When Do Babies Start Teething - Watch For Symptoms

When Do Babies Start Teething ?– Watch For Symptoms

By: - Babies - September 16, 2011
when do babies start teething %E2%80%93 watch for symptoms

“When do babies start teething?” will be a very common question among parents as many people know that teething time can be a tough time and they probably want to be prepared. You may also want to know how to prepare yourself and your child for some sleepless nights or cry filled days. Stocking up on some teething rings for instance may be in order. If you don’t want the added expense of those, wet, frozen washcloths work great for teething relief.

The main answer to the question of “When do babies start teething?” can be approximately from 6-9 months, though this certainly isn’t set in stone for all babies. In fact, in some cases, babies can be born with teeth and others will begin to show symptoms of teething at 2-3 months. Almost always, the first teeth you will see coming in are one of the bottom center teeth, followed by its neighbor. The top middle will come in next.  Though this is typical, like the answer to the question “When do babies start teething?” it can really depend on that individual child and nothing is set in stone.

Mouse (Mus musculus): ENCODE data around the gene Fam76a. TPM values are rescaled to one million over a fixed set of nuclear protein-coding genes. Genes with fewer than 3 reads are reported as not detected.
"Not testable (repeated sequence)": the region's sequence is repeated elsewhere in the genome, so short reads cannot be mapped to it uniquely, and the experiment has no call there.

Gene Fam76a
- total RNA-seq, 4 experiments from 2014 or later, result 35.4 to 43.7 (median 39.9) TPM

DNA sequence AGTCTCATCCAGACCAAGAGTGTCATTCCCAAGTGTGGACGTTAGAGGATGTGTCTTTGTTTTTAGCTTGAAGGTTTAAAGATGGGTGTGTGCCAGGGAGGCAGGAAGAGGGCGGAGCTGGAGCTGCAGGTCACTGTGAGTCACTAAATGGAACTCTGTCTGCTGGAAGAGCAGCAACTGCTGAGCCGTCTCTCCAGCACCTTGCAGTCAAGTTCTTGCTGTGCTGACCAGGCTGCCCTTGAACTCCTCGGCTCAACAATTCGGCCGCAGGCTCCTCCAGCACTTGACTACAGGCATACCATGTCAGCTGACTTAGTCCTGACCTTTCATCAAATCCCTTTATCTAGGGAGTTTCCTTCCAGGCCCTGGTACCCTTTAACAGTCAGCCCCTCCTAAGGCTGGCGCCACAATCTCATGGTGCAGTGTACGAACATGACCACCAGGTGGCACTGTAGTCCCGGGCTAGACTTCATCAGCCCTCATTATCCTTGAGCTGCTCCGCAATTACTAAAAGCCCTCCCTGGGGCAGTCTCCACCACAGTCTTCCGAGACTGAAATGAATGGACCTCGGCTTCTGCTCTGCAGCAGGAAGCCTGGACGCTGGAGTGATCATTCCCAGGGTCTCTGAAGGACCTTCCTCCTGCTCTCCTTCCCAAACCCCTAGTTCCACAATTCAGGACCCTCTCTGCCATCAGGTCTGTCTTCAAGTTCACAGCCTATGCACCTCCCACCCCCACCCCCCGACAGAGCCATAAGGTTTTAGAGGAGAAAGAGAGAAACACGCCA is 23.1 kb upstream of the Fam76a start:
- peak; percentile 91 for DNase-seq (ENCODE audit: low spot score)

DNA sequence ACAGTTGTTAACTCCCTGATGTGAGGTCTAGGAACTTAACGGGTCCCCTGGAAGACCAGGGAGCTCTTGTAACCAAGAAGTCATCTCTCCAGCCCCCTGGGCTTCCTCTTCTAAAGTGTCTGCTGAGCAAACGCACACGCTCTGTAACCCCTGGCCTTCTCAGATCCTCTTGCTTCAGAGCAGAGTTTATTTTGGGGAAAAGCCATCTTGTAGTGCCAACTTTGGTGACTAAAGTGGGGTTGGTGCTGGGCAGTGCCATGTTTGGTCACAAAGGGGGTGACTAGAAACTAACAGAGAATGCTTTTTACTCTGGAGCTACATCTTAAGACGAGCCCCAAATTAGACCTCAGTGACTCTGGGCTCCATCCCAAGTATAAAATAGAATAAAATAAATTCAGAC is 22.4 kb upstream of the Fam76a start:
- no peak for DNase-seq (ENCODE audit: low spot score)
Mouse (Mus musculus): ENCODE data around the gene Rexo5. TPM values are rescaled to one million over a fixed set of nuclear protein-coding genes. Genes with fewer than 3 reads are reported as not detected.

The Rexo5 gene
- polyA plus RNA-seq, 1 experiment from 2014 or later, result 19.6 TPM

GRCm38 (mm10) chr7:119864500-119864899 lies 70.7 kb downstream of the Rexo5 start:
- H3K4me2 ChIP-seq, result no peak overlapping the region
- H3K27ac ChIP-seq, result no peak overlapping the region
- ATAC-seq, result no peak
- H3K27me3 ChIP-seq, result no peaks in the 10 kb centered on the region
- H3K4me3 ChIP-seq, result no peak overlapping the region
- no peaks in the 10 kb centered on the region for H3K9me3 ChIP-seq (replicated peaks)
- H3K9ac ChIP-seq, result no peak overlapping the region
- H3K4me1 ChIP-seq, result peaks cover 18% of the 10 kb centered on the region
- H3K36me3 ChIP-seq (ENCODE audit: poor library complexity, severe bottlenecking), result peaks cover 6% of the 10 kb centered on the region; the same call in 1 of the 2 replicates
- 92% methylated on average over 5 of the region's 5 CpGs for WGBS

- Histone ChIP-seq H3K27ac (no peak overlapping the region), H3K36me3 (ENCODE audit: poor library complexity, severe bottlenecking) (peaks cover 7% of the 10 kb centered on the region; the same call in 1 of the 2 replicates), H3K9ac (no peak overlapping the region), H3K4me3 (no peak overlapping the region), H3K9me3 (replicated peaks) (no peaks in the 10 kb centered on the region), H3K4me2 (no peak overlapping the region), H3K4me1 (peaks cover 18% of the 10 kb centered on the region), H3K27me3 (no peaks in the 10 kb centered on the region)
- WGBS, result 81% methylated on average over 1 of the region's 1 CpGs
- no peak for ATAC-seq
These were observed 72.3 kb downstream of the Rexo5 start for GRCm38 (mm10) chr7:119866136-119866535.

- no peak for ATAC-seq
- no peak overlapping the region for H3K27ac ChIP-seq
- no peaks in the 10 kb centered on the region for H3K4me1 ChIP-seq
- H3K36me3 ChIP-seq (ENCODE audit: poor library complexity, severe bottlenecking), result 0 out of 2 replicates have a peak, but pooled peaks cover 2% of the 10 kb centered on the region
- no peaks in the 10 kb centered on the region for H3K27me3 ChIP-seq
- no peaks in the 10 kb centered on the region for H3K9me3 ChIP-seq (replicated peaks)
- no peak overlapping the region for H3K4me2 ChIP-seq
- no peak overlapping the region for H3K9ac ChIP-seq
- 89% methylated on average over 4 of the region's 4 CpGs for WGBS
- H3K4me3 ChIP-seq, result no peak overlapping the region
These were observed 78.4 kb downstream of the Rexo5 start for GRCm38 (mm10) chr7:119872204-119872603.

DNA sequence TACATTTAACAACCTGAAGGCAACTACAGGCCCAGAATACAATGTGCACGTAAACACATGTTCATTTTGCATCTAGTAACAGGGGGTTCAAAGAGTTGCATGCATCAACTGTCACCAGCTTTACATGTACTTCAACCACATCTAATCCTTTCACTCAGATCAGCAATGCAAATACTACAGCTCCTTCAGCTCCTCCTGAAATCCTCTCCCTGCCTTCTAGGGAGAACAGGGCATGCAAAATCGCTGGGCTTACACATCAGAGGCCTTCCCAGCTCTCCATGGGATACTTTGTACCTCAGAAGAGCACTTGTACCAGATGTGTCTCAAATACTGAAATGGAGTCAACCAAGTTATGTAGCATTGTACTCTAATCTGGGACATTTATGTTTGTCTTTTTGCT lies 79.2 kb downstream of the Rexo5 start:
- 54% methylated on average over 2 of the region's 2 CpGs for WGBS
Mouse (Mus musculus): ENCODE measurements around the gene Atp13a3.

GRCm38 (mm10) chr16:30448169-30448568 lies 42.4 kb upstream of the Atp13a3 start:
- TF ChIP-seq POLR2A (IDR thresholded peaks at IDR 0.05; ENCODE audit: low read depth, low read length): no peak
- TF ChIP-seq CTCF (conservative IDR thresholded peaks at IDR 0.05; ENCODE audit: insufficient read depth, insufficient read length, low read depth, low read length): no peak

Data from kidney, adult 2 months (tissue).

It is not easy for babies to grow teeth and you will probably find a very fussy and uncomfortable baby at times. This is usually one of the main symptoms of teething. Other symptoms you will probably notice are drooling, a rash on the chin, coughing, chewing on anything they can get into their mouths, noticeable pain, irritability, refusing to eat, low grade fever, sleeplessness and ear pulling. When you start seeing these symptoms of teething there are definitely some things you should do to help your baby through this time.

One of the best things you can do to help your baby with teething is to offer something safe to chew on. You can use the suggestion of the washcloth above, get a few teething rings you can freeze or freeze some fruits, like banana, that can be put in a baby feeder mesh. Rubbing your babies gums with your own finger can also be helpful, just make sure your finger has been washed well. If your baby will take it, some ice cold water in a bottle can be a welcome relief as well. If none of those methods seem to work, there are over the counter medicines you can give your child. If they have special medical needs, check with the doctor, however, before giving them to your baby.

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